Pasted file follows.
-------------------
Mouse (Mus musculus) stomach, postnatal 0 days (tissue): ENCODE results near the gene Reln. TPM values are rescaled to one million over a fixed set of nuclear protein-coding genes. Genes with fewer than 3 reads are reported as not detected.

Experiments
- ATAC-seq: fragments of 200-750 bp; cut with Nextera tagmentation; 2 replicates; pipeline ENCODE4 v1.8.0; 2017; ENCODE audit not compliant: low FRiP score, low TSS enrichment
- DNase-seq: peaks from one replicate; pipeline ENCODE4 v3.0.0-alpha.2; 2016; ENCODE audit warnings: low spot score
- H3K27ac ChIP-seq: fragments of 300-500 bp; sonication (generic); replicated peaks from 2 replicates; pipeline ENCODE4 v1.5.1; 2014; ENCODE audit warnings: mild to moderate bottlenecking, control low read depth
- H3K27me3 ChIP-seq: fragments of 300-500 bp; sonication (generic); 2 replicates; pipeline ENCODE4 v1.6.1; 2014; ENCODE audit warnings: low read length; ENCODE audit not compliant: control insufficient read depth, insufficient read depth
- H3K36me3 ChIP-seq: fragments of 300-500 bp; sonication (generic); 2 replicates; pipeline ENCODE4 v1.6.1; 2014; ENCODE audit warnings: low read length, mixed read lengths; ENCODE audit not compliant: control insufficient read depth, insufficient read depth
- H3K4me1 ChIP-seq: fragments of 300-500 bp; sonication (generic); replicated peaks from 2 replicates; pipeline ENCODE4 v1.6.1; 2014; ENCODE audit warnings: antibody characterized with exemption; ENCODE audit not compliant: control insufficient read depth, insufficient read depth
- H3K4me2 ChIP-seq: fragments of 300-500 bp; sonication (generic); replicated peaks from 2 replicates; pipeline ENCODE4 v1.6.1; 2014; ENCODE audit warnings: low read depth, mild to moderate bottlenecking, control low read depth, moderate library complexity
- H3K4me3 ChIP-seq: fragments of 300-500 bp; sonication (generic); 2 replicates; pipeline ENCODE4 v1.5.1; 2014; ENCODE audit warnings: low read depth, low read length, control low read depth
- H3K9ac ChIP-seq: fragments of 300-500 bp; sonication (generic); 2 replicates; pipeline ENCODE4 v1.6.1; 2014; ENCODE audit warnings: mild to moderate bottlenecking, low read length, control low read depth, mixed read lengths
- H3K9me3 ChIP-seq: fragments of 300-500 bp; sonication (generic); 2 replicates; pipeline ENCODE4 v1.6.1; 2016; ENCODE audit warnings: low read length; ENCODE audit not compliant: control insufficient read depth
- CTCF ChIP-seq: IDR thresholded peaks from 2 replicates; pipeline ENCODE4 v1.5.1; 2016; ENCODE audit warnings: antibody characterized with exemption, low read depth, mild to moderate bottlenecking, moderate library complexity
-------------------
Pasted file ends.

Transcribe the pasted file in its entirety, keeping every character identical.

Mouse (Mus musculus) stomach, postnatal 0 days (tissue): ENCODE results near the gene Reln. TPM values are rescaled to one million over a fixed set of nuclear protein-coding genes. Genes with fewer than 3 reads are reported as not detected.

Experiments
- ATAC-seq: fragments of 200-750 bp; cut with Nextera tagmentation; 2 replicates; pipeline ENCODE4 v1.8.0; 2017; ENCODE audit not compliant: low FRiP score, low TSS enrichment
- DNase-seq: peaks from one replicate; pipeline ENCODE4 v3.0.0-alpha.2; 2016; ENCODE audit warnings: low spot score
- H3K27ac ChIP-seq: fragments of 300-500 bp; sonication (generic); replicated peaks from 2 replicates; pipeline ENCODE4 v1.5.1; 2014; ENCODE audit warnings: mild to moderate bottlenecking, control low read depth
- H3K27me3 ChIP-seq: fragments of 300-500 bp; sonication (generic); 2 replicates; pipeline ENCODE4 v1.6.1; 2014; ENCODE audit warnings: low read length; ENCODE audit not compliant: control insufficient read depth, insufficient read depth
- H3K36me3 ChIP-seq: fragments of 300-500 bp; sonication (generic); 2 replicates; pipeline ENCODE4 v1.6.1; 2014; ENCODE audit warnings: low read length, mixed read lengths; ENCODE audit not compliant: control insufficient read depth, insufficient read depth
- H3K4me1 ChIP-seq: fragments of 300-500 bp; sonication (generic); replicated peaks from 2 replicates; pipeline ENCODE4 v1.6.1; 2014; ENCODE audit warnings: antibody characterized with exemption; ENCODE audit not compliant: control insufficient read depth, insufficient read depth
- H3K4me2 ChIP-seq: fragments of 300-500 bp; sonication (generic); replicated peaks from 2 replicates; pipeline ENCODE4 v1.6.1; 2014; ENCODE audit warnings: low read depth, mild to moderate bottlenecking, control low read depth, moderate library complexity
- H3K4me3 ChIP-seq: fragments of 300-500 bp; sonication (generic); 2 replicates; pipeline ENCODE4 v1.5.1; 2014; ENCODE audit warnings: low read depth, low read length, control low read depth
- H3K9ac ChIP-seq: fragments of 300-500 bp; sonication (generic); 2 replicates; pipeline ENCODE4 v1.6.1; 2014; ENCODE audit warnings: mild to moderate bottlenecking, low read length, control low read depth, mixed read lengths
- H3K9me3 ChIP-seq: fragments of 300-500 bp; sonication (generic); 2 replicates; pipeline ENCODE4 v1.6.1; 2016; ENCODE audit warnings: low read length; ENCODE audit not compliant: control insufficient read depth
- CTCF ChIP-seq: IDR thresholded peaks from 2 replicates; pipeline ENCODE4 v1.5.1; 2016; ENCODE audit warnings: antibody characterized with exemption, low read depth, mild to moderate bottlenecking, moderate library complexity